Travel to outer space was popularized in books, magazines, and movies long before the feasibility of space flight was a reality. The philosopher Savinien Cyrano de Bergerac arguably wrote the first two stories mentioning space travel in the 17th century. He created “Histoire comique des états et empires de la lune” (Comical history of the states and empires of the moon) in 1656, and “Histoire comique des états et empires du soleil” (A voyage to the Moon with some account of the solar world) in 1662. However, as Mildred Butler explains in the pages of History Today, de Bergerac’s interest was not really in space travel.2 Instead, he was using these implausible journeys to satirize contemporary religious views found on Earth, placing humanity at the center of divine creation, as reflected in the astronomical beliefs of his period. However, Butler suggests, de Bergerac may actually have fomented fantasies of space travel among readers, as his stories were popularized following his death.
Jules Verne and Herbert George Wells are the most frequently cited authors of the first fictional accounts of space exploration. Their books, too, were written well before the Wright brothers’ first successful airplane flight of 1903. Jules Verne is most noted for his adventure novels, which depicted travel to unexplored regions such as the center of the Earth, the deepest parts of the oceans, and the Moon, as discussed by Herbert Lottman in his account of the author, Jules Verne: an Exploratory Biography. Verne’s book Around the World in Eighty Days captured the sentiment of popular desire to “exceed the speed limit” on travel during the 19th century. It was then considered pure fantasy to travel the Earth’s circumference of 24,900 miles at an average speed of 13 miles per hour. The fastest conveyance of any known trip at the time, fiction aside, was train travel, going no faster than 40 miles per hour.
Michael Sherborne, in H. G. Wells: Another Kind of Life, explains that Wells enjoyed writing improbable adventure books in addition to his other works on history, politics, science, and social issues. He explored the concepts of space, high-speed travel, life on other planets, and time travel. Like Verne, Wells wrote some of the earliest books in English on travel to the Moon. Verne authored From the Earth to the Moon in 1865, followed by Around the Moon in 1870. In 1901, Wells published The First Men in the Moon. Sherborne observes that traveling to the Moon captured the interests of many Wells readers including film director Marie-Georges-Jean Méliès, who then produced the first space travel movie, Le Voyage dans la Lune (A Trip to the Moon), in 1902.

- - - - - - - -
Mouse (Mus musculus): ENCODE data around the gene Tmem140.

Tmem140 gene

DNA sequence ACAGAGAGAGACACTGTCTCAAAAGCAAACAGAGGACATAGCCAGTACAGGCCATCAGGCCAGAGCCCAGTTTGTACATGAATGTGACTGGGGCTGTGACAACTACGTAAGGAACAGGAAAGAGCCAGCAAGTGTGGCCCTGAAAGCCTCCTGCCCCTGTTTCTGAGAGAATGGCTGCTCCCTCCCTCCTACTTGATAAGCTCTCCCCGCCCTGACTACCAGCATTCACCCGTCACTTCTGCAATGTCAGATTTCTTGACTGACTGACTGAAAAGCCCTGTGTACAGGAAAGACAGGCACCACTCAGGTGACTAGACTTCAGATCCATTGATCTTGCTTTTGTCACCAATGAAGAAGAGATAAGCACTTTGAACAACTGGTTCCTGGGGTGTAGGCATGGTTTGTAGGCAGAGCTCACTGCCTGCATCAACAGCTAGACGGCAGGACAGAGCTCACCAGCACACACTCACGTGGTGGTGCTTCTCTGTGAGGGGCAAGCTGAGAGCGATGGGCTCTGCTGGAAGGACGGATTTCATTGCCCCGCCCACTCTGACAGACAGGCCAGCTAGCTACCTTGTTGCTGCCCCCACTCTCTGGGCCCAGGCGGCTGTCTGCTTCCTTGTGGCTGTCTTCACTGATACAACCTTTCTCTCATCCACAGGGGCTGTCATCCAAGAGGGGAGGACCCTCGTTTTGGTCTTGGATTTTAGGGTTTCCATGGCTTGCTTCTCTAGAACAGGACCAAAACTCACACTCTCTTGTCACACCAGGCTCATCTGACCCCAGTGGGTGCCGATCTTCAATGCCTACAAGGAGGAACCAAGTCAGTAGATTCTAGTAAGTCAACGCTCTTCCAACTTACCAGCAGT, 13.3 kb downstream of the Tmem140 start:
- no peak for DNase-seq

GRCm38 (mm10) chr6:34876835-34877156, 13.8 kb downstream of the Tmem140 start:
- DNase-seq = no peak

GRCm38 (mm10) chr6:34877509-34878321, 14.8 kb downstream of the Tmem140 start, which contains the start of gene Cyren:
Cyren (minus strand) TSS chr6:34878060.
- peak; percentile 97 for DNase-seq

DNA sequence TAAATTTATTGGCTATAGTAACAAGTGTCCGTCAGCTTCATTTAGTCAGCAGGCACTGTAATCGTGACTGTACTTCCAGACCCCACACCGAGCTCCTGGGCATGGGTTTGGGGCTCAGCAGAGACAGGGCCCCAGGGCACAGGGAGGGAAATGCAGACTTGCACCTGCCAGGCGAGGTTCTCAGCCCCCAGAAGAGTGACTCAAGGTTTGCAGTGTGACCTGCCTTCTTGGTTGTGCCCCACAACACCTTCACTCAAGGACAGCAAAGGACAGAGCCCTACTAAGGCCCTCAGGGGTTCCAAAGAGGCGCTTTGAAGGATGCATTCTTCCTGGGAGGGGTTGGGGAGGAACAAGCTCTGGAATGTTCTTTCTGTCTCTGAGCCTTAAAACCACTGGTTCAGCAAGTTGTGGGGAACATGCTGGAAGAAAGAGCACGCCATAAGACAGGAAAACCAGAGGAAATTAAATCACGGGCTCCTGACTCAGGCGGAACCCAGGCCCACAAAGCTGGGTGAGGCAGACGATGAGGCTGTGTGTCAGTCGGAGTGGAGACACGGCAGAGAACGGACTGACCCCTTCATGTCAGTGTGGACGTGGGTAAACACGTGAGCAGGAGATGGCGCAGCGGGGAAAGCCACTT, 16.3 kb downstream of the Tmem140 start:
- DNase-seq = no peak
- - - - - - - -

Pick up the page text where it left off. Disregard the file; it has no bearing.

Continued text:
While whimsical stories of spaceflight were being recounted in the early 20th century, serious attempts at space travel using rockets were also being entertained. Russian philosopher Nikolai Federov certainly did not view flying people into space as folly. He wrote serious proposals not only about going into space but also about inhabiting other planets, as recounted in George Young’s study The Russian Cosmists: The Esoteric Futurism of Nikolai Fedorov and His Followers. Moreover, in the collected writings of one important academician, Selected Works of Konstantin E. Tsiolkovsky, readers may discover that the Russian aeronautical theorist confessed to being inspired by Fedorov’s writings in his own work, which ranged from improving the aerodynamics of airplanes to designing the first rocket that would in fact be capable of traveling to outer space. Tsiolkovsky hypothesized the necessary thrust and types of fuels needed to propel a large rocket into space in his 1903 article “Exploration of Cosmic Space by Means of Reaction Devices.” His work was not farfetched, and the 1903 article influenced aeronautics engineers thereafter to pursue rockets based on his model. Later notable engineers who modeled their efforts on Tsiolkovsky’s rocket design included Robert Esnault-Pelterie of France, Robert Goddard of the US, and Hermann Oberth and Fritz von Opel of Germany. Two of physicist Goddard’s most highly regarded papers, including his own gentle introductory remarks for each, are available in a Dover reprint of the commemorative edition published in 1946 by the American Rocket Society (Rockets: Two Classic Papers). Fedorov’s and Tsiolkovsky’s early works inspired the formation of the Soviet space program, and the functional rocket designs that emerged from their theories stirred hopes that the US, too, would eventually achieve space travel.